There are two primary ways that property is commonly divided during divorce and different states followed different methods. Colorado is referred to as an equitable property division state and what that means is important for divorcing couples to be familiar with as they enter the property division process during their divorce.
What is equitable property division?
Equitable property division differs from some of the other property division methods utilized in other states such as community property in which martial property is divided in half. Equitable property division essentially means that the marital property shared between the divorcing spouses will be divided equitably, or fairly, between them if they decide to divorce.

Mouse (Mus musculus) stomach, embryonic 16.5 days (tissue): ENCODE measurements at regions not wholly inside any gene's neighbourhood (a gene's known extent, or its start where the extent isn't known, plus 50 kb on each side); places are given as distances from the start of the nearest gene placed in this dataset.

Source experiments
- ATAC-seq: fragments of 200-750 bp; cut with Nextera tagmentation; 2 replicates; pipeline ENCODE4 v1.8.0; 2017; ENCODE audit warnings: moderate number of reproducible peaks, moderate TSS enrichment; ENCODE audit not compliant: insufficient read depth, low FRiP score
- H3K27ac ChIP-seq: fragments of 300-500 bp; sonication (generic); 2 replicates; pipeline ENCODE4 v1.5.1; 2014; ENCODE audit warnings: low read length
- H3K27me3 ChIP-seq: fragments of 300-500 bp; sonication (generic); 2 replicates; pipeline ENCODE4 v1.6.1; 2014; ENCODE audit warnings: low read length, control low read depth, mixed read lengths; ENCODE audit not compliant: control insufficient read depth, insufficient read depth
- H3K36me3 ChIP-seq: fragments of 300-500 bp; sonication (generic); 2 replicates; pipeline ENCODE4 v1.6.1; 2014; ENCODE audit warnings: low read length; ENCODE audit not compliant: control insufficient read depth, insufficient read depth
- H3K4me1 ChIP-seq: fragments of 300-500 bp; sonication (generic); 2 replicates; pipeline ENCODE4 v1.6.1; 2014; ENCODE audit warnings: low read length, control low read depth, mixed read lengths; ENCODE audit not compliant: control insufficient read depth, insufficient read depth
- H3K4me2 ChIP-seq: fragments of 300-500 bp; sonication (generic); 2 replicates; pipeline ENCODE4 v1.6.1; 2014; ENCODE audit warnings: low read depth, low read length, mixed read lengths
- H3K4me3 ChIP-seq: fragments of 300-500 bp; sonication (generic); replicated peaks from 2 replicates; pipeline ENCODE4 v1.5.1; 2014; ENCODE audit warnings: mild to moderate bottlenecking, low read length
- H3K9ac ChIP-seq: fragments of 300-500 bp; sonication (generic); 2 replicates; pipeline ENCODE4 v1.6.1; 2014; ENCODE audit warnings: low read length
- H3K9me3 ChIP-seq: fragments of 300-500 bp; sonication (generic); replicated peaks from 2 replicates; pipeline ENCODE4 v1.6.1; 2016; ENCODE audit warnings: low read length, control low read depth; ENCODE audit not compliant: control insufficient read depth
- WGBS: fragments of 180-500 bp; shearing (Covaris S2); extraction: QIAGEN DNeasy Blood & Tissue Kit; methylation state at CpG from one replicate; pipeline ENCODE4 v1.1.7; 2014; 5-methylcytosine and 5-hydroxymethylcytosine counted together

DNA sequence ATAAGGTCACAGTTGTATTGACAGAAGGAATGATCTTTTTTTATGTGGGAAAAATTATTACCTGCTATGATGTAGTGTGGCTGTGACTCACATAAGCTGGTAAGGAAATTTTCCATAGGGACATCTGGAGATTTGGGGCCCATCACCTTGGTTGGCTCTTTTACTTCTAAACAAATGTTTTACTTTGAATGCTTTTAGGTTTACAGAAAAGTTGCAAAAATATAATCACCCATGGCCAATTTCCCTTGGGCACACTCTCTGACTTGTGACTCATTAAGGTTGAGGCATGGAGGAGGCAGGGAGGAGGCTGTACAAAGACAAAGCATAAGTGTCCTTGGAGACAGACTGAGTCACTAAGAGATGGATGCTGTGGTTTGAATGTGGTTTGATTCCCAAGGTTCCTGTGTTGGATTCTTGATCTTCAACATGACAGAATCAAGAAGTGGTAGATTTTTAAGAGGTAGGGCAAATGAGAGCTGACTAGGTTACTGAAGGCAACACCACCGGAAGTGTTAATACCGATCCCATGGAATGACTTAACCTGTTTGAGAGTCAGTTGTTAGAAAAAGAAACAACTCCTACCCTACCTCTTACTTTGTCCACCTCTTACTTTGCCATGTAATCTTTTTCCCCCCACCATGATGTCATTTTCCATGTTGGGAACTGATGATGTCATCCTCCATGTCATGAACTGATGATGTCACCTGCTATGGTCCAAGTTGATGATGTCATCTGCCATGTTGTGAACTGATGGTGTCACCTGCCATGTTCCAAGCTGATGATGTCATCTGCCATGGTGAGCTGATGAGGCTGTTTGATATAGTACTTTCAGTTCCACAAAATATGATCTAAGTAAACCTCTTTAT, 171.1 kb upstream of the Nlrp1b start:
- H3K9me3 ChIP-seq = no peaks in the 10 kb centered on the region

Only marital property is divided between the divorcing couple when they decide to divorce. This excludes separate property from the property division process. Separate property is typically considered property one of the spouses enters the marriage with and can include inheritances, personal injury awards and gifts. Marital property, in contrast, is property that the divorcing couple acquired during their marriage. A third category of property is commingled property which can be more complex but is important to understand.
Understanding how property is divided during the divorce process can help divorcing couples better advocate for their needs and interests as the property division process progresses. How property should be fairly divided between the divorcing couple will look different in each situation and will require the evaluation of a variety of factors so divorcing spouses can better protect their interests by being prepared for how the process works.